My feet pound against the hard, cold asphalt. We have left the warmth of the beauty pageant where tears and smiles abound, and now, we run. I saw her slip away, sandwiched between two of her friends. I’d been watching her all night, but I made a mistake and gave away my plan. All I needed to do was tag her, my target, but I was wearing high heels, so when she darted between rows of empty theater chairs, and out the emergency exit, I was not quick enough. They made it quicker through the ally. Into their car, they locked the doors. I gasped for breath and walked to my car. My legs were shaking as I drove. I went down a different street to get in line with my target’s car. I followed them, telling myself that this creepiness wasn’t worth it as my calm music swirled around me, singing irony. They turned to go the opposite direction of campus, and my peaceful side won. I went back to my dorm instead of chasing them, because, after all, this was just a game.
But what a game it is. This is the season of the spoon game, a Shorter University tradition. To raise money for summer mission adventures, any student can pay two bucks for the privilege to play. We take their picture, pair it with their name, and then, our beautiful game makers (mission coordinators) assign everyone a target. Of course, everyone playing is also someone else’s target.
Alliances were formed over the weekend. On Tuesday morning, brave souls opened their mailboxes at 8:30 am (or sent trusted spies to the feeding frenzy), to retrieve a spoon and a target. The goal: tag your target before getting tagged with the spoon by the person who has you. As soon as you tag someone, they are eliminated from the games and their target becomes your goal. It is a massive game of coordinated tag and it is vicious.
Friendships are made and friendships are tested. People look both ways before they cross the hallway. “Want to meet for lunch in the caf?” suddenly becomes “I want to trap you so I can destroy you!!!” to a paranoid spoon game student. It’s common to hear “Did you kill him?” and think nothing of it, and it is common to see people chasing each other across the front circle. For the spoon game, people have jumped off balconies, climbed through classroom windows, and slept under cars. I’ve had ambushes waiting for me this week. The intensity has made me think, and as my roommate charted the cycle of who has who, I learned and relearned a few things.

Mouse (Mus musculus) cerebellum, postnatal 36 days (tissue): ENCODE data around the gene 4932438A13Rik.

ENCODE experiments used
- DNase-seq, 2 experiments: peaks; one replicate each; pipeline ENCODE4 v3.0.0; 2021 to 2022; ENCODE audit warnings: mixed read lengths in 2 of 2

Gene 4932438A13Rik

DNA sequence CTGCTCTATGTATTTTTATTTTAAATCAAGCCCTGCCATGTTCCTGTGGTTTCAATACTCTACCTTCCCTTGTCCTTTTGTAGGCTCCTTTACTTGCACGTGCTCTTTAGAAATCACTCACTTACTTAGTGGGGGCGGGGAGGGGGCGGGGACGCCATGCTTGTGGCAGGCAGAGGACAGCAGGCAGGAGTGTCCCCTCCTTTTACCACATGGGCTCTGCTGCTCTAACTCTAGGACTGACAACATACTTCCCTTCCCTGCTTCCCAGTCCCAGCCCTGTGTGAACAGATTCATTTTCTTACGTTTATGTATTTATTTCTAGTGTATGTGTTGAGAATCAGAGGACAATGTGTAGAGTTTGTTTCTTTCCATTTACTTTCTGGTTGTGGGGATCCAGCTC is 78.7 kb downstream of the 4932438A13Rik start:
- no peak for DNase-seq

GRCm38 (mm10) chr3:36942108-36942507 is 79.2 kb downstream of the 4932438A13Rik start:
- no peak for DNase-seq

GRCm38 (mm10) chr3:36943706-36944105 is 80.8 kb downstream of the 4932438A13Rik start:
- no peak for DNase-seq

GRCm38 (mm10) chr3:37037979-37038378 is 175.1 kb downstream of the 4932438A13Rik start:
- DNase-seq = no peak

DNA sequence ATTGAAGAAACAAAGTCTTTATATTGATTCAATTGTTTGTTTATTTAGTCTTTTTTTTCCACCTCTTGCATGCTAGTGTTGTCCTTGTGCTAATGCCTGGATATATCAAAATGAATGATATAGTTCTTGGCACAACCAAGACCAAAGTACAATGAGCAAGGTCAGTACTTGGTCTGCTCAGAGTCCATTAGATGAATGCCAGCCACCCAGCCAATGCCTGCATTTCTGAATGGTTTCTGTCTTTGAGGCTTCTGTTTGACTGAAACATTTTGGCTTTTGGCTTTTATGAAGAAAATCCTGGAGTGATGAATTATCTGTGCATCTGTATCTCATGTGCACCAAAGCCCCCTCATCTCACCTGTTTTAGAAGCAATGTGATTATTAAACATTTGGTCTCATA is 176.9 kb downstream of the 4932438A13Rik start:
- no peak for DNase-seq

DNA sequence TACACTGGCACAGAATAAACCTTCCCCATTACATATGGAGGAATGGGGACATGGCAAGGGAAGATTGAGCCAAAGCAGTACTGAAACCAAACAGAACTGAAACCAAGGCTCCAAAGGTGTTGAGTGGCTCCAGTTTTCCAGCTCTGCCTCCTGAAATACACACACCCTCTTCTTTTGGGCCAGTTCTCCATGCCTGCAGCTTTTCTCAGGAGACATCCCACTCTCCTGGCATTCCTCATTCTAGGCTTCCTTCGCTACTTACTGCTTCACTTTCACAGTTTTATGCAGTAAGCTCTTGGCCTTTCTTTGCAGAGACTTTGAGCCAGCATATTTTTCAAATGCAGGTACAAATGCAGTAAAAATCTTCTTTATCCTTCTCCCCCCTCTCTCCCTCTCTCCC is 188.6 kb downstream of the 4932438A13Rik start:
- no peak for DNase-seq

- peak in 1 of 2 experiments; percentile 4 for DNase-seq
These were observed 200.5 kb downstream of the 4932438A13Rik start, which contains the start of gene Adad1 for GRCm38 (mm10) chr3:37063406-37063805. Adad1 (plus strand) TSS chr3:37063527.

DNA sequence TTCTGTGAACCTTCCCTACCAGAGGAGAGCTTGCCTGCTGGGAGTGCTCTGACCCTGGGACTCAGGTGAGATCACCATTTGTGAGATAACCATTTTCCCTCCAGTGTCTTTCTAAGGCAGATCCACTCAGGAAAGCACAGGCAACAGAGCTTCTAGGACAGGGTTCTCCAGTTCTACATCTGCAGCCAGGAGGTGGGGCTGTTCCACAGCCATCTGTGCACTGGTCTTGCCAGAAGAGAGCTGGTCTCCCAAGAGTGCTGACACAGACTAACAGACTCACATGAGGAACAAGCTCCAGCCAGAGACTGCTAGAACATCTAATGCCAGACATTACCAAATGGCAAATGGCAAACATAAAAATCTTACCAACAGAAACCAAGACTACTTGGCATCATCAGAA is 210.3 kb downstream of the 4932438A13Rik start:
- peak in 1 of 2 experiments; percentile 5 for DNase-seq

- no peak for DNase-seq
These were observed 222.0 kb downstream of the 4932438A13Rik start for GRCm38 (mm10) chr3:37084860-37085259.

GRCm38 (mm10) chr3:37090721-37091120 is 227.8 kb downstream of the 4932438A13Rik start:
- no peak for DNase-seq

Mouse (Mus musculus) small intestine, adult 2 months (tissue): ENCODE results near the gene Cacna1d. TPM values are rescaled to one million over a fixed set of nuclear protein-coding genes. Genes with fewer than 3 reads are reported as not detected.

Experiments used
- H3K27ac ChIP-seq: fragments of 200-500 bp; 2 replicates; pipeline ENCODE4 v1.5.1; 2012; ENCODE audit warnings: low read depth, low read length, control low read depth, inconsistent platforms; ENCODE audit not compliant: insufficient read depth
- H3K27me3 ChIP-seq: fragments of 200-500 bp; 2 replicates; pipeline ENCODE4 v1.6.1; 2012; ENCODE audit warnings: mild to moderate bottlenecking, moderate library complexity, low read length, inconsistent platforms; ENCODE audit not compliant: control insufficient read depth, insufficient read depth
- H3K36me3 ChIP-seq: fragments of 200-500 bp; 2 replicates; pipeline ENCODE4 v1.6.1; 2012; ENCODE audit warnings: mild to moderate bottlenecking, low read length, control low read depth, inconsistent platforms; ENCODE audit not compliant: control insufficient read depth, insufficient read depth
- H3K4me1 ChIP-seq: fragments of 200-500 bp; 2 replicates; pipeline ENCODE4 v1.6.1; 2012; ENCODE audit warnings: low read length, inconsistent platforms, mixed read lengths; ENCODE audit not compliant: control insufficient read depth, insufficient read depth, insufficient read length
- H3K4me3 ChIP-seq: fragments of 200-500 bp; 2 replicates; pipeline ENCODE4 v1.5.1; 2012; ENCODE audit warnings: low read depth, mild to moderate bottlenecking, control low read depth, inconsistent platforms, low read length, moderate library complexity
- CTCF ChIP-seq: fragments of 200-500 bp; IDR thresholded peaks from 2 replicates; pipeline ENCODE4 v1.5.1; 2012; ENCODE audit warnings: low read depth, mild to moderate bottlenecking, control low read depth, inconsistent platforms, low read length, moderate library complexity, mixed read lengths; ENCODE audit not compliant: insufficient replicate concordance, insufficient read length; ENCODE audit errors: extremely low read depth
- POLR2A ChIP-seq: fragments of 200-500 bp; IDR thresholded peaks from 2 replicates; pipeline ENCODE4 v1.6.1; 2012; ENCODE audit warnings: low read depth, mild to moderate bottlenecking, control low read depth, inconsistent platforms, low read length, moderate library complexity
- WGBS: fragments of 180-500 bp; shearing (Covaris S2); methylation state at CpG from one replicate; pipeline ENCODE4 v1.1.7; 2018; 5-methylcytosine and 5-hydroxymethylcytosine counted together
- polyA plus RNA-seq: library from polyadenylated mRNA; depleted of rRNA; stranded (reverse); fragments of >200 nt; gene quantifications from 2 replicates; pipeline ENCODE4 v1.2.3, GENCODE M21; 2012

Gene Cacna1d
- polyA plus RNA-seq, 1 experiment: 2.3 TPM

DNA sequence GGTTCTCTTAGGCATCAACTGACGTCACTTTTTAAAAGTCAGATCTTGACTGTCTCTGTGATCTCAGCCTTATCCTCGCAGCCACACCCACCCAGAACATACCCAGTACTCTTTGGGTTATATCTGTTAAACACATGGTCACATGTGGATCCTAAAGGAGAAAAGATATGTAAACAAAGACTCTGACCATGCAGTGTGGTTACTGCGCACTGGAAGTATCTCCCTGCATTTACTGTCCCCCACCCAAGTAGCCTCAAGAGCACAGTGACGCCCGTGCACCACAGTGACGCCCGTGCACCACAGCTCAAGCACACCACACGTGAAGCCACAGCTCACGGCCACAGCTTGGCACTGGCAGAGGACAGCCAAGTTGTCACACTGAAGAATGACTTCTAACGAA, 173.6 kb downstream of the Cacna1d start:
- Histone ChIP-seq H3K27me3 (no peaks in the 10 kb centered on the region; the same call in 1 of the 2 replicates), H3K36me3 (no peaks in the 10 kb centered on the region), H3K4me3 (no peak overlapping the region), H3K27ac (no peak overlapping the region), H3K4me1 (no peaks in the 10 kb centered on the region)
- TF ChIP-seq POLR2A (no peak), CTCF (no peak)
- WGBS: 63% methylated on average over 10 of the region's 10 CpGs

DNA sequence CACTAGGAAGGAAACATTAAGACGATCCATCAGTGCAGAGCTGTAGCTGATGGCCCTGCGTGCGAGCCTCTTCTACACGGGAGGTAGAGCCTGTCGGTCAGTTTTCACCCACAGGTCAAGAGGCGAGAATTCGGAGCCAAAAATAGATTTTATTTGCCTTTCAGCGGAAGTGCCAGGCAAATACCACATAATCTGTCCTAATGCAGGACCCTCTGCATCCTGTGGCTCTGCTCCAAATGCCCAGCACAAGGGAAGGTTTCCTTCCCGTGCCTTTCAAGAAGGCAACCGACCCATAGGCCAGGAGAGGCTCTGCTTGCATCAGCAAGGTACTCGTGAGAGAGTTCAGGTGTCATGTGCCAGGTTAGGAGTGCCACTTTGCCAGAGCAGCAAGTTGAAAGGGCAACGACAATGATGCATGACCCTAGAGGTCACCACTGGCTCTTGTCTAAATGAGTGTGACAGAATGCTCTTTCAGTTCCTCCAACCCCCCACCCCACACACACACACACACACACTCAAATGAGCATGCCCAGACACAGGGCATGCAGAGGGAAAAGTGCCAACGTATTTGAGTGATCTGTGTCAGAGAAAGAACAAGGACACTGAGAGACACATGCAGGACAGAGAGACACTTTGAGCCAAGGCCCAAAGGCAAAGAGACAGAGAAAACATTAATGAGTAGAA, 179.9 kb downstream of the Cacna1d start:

- We are naturally selfish. I have been shocked by how quickly we revert to the I-must-survive, trust-no-one mentality. It is so easy to think only about destroying a target, and not about their feelings or their goals. When one alliance breaks, the person to break it is suddenly soulless, even though you are thinking about breaking your own alliances. The longer you survive, the more you want everyone else to die. We see our worst sides during the spoon game. It’s way too easy to be caught up in promoting yourself, your glory, and your success instead of helping others. Our selfishness is scary.
- You can’t always hide. As it turns out, I am a hermit spoon game player. I am still in (skills) but I haven’t eliminated anyone. I am comfortable hiding from anyone who could possibly hurt me, but at some point, I need to leave the room. Sure, this means I need to go to class and to work, but this has a way of being true for more than just the spoon game. I can’t always hide from my own problems, selfishness, and mistakes. Though I try, hiding is never a lasting solution. There are no second chances in the spoon game, and this is true no matter how long you hide.
- God is the only one you can trust. I jokingly mentioned this during announcements at Refuge. I have been around Shorter long enough to know that there will be betrayal during the games, and I was jokingly warning people not to take the games too seriously. But it is so true. Our own selfishness and untrustworthiness shows us how much we need the forgiveness of a loving and merciful God, and not just because of the spoon games. I cannot hide from the stresses or mistakes in life any more than I can hide from God’s powerful love. In the end, this is the message of the Gospel. We are naturally selfish creatures, we are animals of war, but God loves us. We only get one chance at this short life, and trusting in Him is the greatest and most rewarding path you can ever take.
- Having friends is the only way to survive. Sometimes, despite the possibility (or even probability) that they might hurt you, you have to simply trust your friends. You won’t last long otherwise. Despite it all, the spoon game is a time for fun with friends. We went to Walmart together on our last night of freedom, and we laughed so hard. A friend went to my mailbox to pick up my spoon. A group of wonderful friends ate quesadillas, chicken nuggets, and cookies as we hid and told each other who had who. We figured out the complicated questions together, and when one of us fell, we mourned, and then laughed at their story. Friends are so important to life, to growth, and to survival.
- Notice the moments. You notice the moments in the spoon game, good and bad. You’re more aware of your surroundings. Eating in the cafeteria suddenly becomes a luxury; it is not the solitary confinement of your room and cookies are amazingly different from eating eggs for every meal. The spoon game will be over soon, but these lessons will endure. Hopefully, I will still take time to look both ways, take it in, laugh with my friends, and trust in God’s forgiveness.
- Don’t wear heels during the week of spoon games.
Oh, and if you see anyone chasing me over the next few days, open the door and then quickly shut it, if you please!